With hindsight, revolutions always seem so easy to predict. It is not difficult to point to a combination of poverty and repression and then claim it catalysed a regime’s fall. Although acutely aware of the humiliation many endured on a daily basis, we assumed Mubarak was strong enough to withstand the ire of his population. When this turned out to be a mistake, commentators scrambled about for answers, many of which remain unsatisfactory. Our reasons for oversight were twofold: lack of expectation and the outdated lens through which we examine events in the Middle East. On the first point, we have undoubtedly become accustomed to viewing the region through pessimistic eyes. In Egypt, our collective memories are dominated by the cycle of liberalisation then repression that has come to define public life. Mubarak’s reign has been no different: the first decade saw a period of relative political openness, but that was followed by the slow and steady strangulation of meaningful public activity. Given this fact, it is unsurprising that we were not willing to conceive of the ‘Tunisia effect’ spreading to Egypt. In a country where the right to assembly is increasingly stifled, a Million Man March would seem unthinkable. Yet hope is a powerful thing.
More importantly, our failure to spot the signs has exposed the flaws in the limited analytical framework through which we view politics. An examination of the traditional channels of mobilization would have revealed little. Political parties, for example, played no important role in the uprising. The past decade has been a particularly difficult time for opposition groups as Mubarak’s powerful security apparatus has systematically monitored, repressed and eliminated political activists. As a result, it has been increasingly difficult to articulate dissent through party channels. Even if a new movement did emerge to challenge the regime at the ballot box, it would struggle to succeed as it has become very difficult to form new parties. In order to register, movements must demonstrate that they offer something new to the electorate and that their manifesto is dissimilar that of any existing party. The other traditional avenue for mobilisation is civil society and again, this has played a limited role to date. Over the course of Mubarak’s reign, trade unions and social organisations have been faced increasingly tight laws, the most draconian of which was introduced last year. As with political parties, Egypt’s civil society has been rendered politically impotent by a regime that refuses to tolerate challenges to its authority.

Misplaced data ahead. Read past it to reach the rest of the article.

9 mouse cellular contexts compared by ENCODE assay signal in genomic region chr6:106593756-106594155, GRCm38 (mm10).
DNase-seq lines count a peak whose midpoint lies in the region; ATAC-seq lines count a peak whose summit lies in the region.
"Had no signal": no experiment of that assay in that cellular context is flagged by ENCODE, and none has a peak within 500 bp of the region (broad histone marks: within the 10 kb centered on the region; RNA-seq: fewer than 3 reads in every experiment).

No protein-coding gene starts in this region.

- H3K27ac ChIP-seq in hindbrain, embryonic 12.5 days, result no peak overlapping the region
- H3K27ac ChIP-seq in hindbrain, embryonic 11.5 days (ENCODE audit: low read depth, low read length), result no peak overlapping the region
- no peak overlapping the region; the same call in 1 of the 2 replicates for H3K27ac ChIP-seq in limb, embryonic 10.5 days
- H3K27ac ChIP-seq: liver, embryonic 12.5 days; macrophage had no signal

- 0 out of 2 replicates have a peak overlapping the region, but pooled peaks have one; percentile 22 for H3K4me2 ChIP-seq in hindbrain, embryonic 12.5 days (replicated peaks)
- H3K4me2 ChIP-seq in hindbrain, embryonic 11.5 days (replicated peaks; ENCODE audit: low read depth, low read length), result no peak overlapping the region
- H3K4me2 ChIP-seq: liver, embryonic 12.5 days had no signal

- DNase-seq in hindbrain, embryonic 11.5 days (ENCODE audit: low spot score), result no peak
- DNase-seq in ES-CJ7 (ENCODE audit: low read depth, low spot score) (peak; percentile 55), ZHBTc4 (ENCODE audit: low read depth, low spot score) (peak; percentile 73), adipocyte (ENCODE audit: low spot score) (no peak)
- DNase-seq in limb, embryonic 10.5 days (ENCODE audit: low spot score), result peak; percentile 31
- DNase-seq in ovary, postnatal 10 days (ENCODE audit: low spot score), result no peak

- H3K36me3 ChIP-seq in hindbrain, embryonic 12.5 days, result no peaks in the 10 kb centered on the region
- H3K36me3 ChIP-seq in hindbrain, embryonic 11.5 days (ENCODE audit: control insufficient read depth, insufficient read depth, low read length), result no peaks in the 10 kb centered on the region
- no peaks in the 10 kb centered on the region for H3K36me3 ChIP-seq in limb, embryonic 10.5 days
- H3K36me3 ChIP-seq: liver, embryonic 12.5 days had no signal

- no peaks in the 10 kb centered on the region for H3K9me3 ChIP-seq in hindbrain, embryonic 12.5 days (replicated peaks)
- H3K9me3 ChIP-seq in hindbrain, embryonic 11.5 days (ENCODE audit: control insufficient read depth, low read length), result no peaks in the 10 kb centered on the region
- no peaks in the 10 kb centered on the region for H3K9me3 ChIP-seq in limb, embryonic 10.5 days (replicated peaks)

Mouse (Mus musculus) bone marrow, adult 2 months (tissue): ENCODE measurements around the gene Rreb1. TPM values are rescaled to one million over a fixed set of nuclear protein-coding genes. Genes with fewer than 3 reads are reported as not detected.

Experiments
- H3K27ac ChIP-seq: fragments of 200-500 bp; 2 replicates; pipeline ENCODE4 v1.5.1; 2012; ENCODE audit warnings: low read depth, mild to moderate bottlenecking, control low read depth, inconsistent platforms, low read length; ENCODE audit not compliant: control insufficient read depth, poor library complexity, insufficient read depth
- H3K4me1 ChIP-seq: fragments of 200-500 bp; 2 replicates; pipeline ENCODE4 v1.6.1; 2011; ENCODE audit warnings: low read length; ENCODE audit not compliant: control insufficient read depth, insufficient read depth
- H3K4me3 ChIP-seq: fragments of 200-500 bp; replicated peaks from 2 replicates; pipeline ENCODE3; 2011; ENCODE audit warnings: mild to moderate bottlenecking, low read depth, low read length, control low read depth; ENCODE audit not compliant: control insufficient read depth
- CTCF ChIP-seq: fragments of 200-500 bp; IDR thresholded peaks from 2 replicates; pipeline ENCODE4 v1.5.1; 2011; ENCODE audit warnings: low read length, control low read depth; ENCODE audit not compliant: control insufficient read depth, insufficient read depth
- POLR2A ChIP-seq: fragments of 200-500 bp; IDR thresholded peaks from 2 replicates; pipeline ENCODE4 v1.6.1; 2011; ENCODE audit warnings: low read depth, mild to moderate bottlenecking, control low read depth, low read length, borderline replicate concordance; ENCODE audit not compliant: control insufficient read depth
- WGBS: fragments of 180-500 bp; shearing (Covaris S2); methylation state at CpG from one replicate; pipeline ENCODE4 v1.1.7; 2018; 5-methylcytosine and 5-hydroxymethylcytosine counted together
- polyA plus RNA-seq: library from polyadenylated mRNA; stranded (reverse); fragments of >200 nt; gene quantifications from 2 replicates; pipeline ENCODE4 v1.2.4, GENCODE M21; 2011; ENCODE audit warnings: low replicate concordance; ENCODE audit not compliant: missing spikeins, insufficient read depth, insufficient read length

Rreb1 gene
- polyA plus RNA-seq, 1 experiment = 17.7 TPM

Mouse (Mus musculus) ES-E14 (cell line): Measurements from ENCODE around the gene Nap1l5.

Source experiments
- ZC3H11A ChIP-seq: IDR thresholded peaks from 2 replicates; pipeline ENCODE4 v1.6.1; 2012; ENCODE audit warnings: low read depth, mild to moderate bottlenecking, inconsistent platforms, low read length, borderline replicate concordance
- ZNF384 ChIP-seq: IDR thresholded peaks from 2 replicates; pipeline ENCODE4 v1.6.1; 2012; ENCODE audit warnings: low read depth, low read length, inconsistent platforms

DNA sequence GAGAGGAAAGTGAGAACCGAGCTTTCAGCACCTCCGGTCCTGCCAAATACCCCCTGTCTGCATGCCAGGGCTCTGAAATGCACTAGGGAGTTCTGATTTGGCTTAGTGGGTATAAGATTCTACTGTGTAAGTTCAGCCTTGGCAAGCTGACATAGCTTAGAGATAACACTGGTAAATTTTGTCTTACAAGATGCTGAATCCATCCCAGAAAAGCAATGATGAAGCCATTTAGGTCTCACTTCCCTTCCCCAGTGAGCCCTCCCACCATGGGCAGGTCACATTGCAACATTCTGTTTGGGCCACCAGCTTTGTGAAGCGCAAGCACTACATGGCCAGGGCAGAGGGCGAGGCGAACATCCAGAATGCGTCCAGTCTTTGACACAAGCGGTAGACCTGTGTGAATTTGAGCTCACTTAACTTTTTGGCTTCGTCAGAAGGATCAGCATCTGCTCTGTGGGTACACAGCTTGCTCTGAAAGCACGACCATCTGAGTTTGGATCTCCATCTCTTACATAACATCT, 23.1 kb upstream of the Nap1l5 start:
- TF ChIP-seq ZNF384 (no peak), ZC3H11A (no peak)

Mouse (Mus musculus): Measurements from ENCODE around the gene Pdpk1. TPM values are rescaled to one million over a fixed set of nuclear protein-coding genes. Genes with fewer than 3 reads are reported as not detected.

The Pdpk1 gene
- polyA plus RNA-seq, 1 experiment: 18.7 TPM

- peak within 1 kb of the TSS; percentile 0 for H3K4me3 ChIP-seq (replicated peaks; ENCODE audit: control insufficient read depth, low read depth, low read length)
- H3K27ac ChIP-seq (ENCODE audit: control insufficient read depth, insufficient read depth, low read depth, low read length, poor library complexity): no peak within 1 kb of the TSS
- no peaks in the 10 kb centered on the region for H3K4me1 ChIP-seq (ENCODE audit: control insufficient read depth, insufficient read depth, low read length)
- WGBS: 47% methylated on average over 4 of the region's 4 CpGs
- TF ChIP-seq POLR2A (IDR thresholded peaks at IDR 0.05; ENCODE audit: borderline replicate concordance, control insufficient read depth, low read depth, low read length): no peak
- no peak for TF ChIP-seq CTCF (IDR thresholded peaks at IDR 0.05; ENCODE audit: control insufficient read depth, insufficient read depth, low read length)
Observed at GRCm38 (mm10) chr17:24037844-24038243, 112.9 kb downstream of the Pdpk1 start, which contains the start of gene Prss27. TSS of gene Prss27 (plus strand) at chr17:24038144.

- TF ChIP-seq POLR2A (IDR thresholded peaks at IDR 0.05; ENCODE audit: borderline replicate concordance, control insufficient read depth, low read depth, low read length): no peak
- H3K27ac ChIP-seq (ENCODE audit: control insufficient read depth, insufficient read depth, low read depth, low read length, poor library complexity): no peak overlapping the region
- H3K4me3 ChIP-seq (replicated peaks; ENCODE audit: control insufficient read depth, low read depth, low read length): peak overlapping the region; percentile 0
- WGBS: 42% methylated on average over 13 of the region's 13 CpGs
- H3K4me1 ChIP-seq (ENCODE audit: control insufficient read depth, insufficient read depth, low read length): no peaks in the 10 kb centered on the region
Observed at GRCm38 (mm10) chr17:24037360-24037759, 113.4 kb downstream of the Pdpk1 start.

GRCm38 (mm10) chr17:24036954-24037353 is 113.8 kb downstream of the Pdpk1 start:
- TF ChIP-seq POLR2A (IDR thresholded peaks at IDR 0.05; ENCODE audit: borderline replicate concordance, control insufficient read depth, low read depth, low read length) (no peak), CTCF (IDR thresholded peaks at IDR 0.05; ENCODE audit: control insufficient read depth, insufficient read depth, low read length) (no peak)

So if it was our focus on traditional avenues that caused us to miss the revolutionary upsurge, where should we look? The answer lies online and in the streets. The protests did not erupt spontaneously on January 25th. In fact, the past decade has seen a wave of small protests sweeping Egypt: examined in isolation, it may have appeared that they mattered little. A sit in here, a day of protest there. But the continuation of unconnected protests has provided the protests with one of their greatest strengths: diversity. As Dr Maha Abdulrahman has argued, the ‘pro-democracy’ movement represents the loosest of coalitions. Their aims are varied yet overlapping and range from the suspension of Egypt’s emergency law to the wholesale fall of the regime. Crucially, it is cross-ideological. People from all backgrounds and political persuasions have united outside the political sphere to demand change. Unlike in years gone by, it is difficult to divide them. The regime can attempt to buy off sections of the crowd but will inevitably remain outnumbered by the other groups it has not sought to appease. As the days wore on, one could have reasonably assumed that tensions would have become more apparent, but the overwhelming turnout in Tahrir Square shows that millions are still willing to downplay their differences whilst united against the regime.
The uprising has now entered a second phase as traditional actors encourage a move from mass demonstration to structured negotiation. Political parties have reemerged, offering their own candidates to represent the masses in Tahrir Square. The trade union movement has also been empowered. Today, more than 6000 workers went on strike in the vital port of Suez, a move that has the potential to cause huge disruption. But the fact still remains: traditional actors have only reemerged in the context of a new political arena created from outside. Although the uprising is far from over, one thing is clear: the events of the past fortnight have exposed the flaws in our traditional approaches to analyzing dissent. We have entered a new era of expectation in Egypt and we must alter our political lenses accordingly.